Vagabonding Field Report: Cheap chicken and language barriers in Changwon, South Korea


Cost/day: $20


What’s the strangest thing you’ve seen lately?
Evidence of Google Translate is everywhere. I constantly find signs and packages in nonsensical English. Take, for example, this paper bag from a local cookie shop:

Walnut cookie shop bag in Changwon

“The infinity love which is not condition of the father who thinks the family.”

Describe a typical day:
I have coffee and fruit for breakfast before making the three-minute walk to the private English academy where I teach. My nine kindergarteners are making amazing progress with their English. They can read and write, and have learned all the words to “Octopus’ Garden.” Last week I taught them to play toilet tag. That’s all they want to play now.

The group of kindergarteners I teach

In the afternoon, I teach reading and writing to elementary-age kids. Some of the students are exhausted, as their days start at 7 a.m. and don’t end until 10 p.m. I’m expected to help them fill out pages in their English textbooks, but I choose more creative activities when possible. I taught a poetry lesson last week that, to my surprise, fully engaged every student in the room.

Though I work an honest eight hours a day with very few breaks or vacation time, I never pass up an invitation for Korean barbecue after work. My coworkers and I stuff ourselves with pork, kimchi, sesame leaves and beer, but the meal never seems to total more than $10 per person.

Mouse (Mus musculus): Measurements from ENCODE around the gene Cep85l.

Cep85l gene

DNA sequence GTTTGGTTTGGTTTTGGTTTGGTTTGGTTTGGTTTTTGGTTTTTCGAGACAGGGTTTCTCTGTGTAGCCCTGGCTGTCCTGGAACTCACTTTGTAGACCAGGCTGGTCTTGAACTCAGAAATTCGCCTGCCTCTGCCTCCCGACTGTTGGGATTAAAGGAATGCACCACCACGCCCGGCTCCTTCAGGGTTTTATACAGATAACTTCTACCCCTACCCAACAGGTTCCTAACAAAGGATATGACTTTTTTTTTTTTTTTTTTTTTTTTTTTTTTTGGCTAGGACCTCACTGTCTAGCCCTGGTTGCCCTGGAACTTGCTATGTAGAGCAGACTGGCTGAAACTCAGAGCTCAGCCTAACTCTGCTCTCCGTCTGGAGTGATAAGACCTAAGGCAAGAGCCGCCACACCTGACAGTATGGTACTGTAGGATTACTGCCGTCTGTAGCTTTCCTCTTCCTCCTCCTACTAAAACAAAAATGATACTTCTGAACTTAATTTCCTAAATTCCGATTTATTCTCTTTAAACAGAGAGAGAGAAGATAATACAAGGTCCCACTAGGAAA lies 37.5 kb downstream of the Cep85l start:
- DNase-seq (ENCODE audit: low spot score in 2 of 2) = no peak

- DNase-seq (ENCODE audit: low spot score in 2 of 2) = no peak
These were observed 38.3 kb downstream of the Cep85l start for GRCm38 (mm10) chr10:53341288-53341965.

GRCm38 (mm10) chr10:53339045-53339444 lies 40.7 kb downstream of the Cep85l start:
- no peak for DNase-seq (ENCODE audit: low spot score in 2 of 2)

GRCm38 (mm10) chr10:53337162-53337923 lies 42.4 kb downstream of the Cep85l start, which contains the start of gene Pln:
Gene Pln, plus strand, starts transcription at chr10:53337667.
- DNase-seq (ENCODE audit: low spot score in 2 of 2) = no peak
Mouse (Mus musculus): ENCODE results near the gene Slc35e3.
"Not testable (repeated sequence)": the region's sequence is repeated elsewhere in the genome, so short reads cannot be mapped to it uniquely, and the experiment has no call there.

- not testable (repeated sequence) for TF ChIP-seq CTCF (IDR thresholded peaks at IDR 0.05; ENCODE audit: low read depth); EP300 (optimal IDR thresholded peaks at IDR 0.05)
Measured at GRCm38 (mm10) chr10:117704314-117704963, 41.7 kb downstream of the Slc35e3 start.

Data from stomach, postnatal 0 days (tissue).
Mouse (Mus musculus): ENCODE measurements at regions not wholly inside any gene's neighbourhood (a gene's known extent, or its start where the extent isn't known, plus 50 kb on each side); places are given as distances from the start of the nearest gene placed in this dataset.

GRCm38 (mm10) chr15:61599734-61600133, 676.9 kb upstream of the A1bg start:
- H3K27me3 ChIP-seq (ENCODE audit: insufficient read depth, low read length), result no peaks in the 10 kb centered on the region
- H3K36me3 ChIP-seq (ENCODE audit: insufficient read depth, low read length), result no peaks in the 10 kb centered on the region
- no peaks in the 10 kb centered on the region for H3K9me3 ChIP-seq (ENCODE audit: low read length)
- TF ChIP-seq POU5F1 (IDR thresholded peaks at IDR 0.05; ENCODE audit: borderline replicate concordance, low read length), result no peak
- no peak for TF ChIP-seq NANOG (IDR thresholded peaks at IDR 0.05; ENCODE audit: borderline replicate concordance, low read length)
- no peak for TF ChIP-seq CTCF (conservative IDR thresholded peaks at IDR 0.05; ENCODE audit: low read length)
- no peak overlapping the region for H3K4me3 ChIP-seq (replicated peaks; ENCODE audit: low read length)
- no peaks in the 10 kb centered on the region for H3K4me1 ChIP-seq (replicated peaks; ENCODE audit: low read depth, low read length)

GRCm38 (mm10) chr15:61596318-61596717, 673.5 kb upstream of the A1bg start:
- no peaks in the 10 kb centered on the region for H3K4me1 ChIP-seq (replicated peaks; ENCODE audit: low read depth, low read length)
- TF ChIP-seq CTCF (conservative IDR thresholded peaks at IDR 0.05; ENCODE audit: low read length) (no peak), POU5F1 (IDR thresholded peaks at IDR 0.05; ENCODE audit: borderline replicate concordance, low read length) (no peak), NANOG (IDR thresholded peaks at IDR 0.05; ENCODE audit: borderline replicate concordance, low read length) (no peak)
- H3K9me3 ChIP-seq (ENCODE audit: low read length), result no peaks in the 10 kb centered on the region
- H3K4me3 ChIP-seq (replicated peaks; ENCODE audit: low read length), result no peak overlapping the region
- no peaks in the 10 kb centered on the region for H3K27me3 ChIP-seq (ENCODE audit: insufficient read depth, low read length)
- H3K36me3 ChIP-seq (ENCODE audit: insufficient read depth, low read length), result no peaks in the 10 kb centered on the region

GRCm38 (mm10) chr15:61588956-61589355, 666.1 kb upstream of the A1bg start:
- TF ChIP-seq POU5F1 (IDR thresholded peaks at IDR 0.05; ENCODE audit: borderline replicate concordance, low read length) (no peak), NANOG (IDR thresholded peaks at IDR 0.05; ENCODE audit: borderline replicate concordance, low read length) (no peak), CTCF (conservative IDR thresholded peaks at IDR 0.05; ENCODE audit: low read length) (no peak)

This country is remarkably safe, so I feel comfortable walking home alone after dark. I might shoot a message to friends and family in the US before going to sleep; Korea has the fastest internet in the world.

Kimchi and soju: two Korean favorites

Kimchi and soju: two Korean favorites


Describe an interesting conversation you had with a local:
My neighborhood has an outdoor farmer’s market where I can buy anything from lotus root to Asian pears.

Kimchi bowls at the traditional market

Kimchi bowls at the traditional market

Because I usually stop at the chicken stand, the butcher and her husband now recognize me and pull a small, whole chicken from the ice before I even reach the counter.

My Korean vocabulary totals a pathetic thirty words, but almost every word I know applies at the market. The exchange in Korean at the chicken stand usually goes something like this:

Me: Hello!
Butcher: (motioning at chicken) This one?
Me: Yes. Cold! (I rub my arms to show I’m cold)
Butcher: Yes, cold. Do you want the chicken chopped? (makes a chopping motion with hand)
Me: Yes.
Butcher: You don’t have friends?
Me: Yes, I have friends. How much does this cost?
Butcher: 3,000 won. Something else in Korean.
Me: (blank stare)
Butcher: Something else in Korean.
Me: Uh…I don’t speak Korean. I’m sorry.
Butcher: It’s okay.
Me: Thank you. Goodbye!

At least she seems to have a sense of humor.


What do you like about where you are? Dislike?
I came to Korea, like many other expats, for the attractive paycheck and benefits of being an English teacher. That, paired with the perks of travel, made Korea seem like the best option when I was burdened with student loans and a grim job market in the US.